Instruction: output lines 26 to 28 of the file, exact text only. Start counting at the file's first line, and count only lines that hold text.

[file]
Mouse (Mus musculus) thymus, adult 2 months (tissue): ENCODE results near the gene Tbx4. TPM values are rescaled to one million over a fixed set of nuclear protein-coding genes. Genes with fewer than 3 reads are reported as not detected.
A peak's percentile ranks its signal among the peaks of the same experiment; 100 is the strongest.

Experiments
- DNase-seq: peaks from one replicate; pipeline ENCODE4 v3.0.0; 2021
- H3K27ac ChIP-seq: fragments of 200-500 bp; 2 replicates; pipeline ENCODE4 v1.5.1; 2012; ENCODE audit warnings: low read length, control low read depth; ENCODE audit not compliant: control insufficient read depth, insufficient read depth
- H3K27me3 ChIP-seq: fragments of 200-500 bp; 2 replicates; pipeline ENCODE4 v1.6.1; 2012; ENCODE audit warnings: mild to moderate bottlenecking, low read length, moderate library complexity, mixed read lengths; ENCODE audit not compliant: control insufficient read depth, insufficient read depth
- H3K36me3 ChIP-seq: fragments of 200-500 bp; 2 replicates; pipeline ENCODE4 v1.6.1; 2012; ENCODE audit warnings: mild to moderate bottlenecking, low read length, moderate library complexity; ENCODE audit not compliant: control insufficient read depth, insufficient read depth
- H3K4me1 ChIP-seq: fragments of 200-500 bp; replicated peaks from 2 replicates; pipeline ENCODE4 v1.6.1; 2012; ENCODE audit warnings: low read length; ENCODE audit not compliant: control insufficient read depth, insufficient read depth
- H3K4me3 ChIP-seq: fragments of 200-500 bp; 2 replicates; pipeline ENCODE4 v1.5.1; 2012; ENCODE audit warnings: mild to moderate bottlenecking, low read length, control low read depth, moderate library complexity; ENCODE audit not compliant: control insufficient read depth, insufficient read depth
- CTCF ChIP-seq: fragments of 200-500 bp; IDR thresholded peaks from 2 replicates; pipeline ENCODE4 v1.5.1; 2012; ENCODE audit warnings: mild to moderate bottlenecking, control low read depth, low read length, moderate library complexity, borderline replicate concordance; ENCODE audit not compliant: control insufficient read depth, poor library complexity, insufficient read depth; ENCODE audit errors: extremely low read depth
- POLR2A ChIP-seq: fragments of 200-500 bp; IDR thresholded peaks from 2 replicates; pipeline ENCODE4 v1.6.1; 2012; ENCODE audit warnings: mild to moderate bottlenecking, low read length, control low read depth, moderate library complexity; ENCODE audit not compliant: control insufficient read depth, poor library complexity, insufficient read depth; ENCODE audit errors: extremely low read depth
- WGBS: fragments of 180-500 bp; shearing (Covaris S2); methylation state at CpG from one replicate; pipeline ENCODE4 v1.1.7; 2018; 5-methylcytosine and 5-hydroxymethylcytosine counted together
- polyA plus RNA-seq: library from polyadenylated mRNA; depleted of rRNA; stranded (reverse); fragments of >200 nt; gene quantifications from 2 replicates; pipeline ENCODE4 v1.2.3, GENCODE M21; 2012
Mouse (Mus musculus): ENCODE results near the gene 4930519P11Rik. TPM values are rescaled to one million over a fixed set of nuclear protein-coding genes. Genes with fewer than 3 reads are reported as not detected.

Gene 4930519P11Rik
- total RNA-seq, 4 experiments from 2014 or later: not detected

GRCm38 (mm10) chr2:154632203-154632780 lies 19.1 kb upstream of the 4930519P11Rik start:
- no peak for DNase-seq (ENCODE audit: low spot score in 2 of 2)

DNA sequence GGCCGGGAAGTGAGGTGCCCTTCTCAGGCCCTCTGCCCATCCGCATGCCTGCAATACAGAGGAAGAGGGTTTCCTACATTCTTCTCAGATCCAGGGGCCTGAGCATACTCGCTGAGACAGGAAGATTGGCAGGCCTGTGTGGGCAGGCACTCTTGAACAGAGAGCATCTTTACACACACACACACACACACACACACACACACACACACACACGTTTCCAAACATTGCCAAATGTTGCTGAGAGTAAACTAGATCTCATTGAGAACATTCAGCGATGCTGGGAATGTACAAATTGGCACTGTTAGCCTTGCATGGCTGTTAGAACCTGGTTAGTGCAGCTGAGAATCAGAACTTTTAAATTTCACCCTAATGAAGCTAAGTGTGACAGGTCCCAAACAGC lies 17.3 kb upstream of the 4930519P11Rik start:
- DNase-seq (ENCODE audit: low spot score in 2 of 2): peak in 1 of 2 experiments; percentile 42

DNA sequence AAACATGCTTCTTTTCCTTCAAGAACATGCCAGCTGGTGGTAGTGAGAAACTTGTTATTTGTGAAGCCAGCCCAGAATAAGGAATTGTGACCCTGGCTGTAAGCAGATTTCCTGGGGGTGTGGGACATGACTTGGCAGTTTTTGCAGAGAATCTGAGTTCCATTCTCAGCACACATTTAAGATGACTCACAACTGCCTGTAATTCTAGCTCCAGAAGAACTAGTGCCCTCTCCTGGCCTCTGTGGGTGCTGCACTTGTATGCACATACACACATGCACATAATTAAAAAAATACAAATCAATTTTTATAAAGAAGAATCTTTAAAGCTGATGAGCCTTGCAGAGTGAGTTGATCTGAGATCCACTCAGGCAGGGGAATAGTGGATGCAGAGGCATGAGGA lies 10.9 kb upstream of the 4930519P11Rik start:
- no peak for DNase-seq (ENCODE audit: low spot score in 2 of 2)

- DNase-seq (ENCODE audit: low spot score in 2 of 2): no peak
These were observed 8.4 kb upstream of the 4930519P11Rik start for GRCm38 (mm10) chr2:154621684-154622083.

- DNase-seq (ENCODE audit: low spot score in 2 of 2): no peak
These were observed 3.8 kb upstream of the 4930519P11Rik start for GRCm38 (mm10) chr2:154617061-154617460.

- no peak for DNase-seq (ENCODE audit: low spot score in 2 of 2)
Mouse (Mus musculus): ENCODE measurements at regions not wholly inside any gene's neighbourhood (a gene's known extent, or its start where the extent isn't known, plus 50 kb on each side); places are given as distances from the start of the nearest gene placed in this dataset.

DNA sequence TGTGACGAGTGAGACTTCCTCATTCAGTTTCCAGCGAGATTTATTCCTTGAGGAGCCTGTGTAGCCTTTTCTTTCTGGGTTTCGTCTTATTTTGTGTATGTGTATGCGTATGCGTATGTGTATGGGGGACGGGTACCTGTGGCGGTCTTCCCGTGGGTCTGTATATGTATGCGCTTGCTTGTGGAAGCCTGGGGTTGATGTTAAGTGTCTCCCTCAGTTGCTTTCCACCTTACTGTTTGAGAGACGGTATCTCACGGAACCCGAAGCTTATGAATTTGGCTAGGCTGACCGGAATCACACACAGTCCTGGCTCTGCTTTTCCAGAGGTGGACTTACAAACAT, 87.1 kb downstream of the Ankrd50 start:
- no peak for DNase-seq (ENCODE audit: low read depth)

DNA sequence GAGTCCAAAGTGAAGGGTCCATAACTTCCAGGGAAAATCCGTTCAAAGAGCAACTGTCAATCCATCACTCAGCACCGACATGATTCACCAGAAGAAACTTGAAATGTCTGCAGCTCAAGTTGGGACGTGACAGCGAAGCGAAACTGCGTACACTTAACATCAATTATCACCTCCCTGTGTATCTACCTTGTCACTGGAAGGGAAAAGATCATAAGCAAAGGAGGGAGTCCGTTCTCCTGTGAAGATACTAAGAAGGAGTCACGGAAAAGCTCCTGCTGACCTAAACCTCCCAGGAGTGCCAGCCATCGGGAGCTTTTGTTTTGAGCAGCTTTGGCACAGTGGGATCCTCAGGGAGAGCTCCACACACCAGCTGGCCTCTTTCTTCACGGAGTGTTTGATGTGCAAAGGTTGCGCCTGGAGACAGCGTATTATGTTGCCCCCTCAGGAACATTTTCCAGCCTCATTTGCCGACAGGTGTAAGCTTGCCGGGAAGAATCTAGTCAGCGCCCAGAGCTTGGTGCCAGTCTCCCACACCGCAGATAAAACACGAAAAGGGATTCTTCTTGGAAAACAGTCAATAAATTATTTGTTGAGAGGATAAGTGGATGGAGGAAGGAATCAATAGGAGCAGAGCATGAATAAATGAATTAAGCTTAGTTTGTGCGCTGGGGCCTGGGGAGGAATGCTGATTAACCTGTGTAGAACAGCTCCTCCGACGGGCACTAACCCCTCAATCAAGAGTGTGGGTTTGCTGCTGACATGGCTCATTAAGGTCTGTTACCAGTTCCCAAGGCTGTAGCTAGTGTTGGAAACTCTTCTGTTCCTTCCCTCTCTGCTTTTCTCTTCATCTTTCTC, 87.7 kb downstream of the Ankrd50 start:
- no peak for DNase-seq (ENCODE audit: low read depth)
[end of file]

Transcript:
These were observed 3.8 kb upstream of the 4930519P11Rik start for GRCm38 (mm10) chr2:154617061-154617460.

- no peak for DNase-seq (ENCODE audit: low spot score in 2 of 2)
Mouse (Mus musculus): ENCODE measurements at regions not wholly inside any gene's neighbourhood (a gene's known extent, or its start where the extent isn't known, plus 50 kb on each side); places are given as distances from the start of the nearest gene placed in this dataset.